https://www.duolingo.com/RJFerret

Translation style guidelines?

Not being trained in translating, I tend to use contractions, since writing out "can not" and the like word for word is atypical of English writing, but notice when picking "best translation", many others haven't.

Since this is how we "pay" for our learning, and vice-versa, how they pay us for our work, I'd like to provide the optimal result and be worth what I earn.

But surprisingly, I don't see a style guide (and searching discussions didn't produce anything helpful). But I'm new around here, so might've completely missed something obvious?

2/20/2013, 3:33:25 AM

2 Comments


https://www.duolingo.com/Tomk123

One of the most difficult things in translating is getting the style and tone of the original right. I see some pages where these items vary from sentence to sentence.

2/20/2013, 9:20:48 AM

https://www.duolingo.com/olimo
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I don't take our translations seriously. I am a professional translator and I know what it takes to get a really good translation. And this is certainly not a crowd of people who are learning languages. Some of us are not even native English speakers (I am not). What style are you talking about if we often don't even get the meaning of the sentence right?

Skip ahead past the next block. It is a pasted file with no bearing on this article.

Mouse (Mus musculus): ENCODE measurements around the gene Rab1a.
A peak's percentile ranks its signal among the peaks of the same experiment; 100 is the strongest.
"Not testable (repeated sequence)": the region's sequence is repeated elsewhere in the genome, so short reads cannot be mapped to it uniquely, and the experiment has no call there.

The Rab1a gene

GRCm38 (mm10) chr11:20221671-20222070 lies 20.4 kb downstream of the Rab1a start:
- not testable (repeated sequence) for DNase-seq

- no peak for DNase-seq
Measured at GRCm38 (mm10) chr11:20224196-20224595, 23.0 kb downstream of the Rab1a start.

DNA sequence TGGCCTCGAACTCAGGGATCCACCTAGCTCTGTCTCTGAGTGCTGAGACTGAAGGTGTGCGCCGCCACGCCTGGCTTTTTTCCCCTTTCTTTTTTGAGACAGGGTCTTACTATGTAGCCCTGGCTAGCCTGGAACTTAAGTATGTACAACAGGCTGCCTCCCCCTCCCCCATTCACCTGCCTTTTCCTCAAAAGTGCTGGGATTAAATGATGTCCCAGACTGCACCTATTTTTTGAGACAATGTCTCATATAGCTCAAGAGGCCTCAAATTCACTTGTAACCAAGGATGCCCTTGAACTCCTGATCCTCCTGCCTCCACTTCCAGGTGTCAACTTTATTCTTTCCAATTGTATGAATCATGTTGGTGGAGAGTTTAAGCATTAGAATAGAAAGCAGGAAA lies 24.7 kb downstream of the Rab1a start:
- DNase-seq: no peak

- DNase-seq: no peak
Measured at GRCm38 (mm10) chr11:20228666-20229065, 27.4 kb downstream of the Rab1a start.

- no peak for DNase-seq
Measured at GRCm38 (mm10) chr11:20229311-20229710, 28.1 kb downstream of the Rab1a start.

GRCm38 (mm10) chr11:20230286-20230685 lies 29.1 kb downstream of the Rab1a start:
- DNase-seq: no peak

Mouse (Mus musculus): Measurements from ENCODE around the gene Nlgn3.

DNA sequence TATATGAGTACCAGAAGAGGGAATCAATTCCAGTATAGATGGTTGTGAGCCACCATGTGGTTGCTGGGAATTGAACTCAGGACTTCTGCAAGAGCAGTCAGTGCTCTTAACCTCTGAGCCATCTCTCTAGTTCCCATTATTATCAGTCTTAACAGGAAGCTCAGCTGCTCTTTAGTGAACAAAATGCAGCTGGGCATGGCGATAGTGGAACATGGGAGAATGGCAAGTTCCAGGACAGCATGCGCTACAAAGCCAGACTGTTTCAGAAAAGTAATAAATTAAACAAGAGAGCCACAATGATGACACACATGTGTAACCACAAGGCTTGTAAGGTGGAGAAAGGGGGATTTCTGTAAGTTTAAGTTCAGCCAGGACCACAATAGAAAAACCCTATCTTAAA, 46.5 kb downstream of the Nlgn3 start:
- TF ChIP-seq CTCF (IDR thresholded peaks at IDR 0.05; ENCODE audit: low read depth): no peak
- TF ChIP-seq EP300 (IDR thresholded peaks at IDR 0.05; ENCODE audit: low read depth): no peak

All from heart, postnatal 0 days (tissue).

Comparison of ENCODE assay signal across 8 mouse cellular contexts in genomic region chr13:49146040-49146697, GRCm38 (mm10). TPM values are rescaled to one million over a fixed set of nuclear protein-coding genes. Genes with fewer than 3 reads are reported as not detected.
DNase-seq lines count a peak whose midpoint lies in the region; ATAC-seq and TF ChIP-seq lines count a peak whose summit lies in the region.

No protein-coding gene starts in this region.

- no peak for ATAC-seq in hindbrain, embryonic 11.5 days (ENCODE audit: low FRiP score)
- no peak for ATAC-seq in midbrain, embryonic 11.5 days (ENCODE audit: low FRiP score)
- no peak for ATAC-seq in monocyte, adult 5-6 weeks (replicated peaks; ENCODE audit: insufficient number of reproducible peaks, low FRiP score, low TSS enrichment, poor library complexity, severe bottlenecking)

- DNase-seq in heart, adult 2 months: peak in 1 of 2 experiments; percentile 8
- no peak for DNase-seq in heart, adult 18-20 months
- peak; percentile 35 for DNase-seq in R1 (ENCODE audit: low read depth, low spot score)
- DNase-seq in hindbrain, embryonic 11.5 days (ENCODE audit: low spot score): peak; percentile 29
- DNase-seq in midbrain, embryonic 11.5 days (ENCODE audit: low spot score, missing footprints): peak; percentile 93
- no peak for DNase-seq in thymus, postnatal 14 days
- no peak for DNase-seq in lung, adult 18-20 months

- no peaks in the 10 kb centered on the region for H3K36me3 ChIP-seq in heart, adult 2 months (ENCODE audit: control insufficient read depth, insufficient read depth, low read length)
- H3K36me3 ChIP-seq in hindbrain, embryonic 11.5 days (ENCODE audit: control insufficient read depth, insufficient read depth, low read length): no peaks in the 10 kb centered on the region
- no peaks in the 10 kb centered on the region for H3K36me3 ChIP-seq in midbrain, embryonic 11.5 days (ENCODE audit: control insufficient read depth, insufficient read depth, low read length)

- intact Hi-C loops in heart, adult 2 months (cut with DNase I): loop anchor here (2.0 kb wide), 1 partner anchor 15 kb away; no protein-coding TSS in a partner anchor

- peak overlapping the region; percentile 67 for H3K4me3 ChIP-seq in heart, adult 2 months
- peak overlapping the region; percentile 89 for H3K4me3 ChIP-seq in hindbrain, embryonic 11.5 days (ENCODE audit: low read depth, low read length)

What we get here is amateur translations that can help people understand an article but not deliver final quality. These translations are not of much help to professional translators. The most difficult part of professional translation is to write it neatly in the target language. Understanding the meaning is usually not a problem. I am a translator from English into Russian. If someone suggests me to proofread and edit translations made by those who are just beginning to learn English, I'd say no thank you, either you pay me for a full translation task or go find someone else.

P.S. I'm not saying style or quality is not important. It's just not the issue of highest priority here.

2/20/2013, 2:33:05 PM
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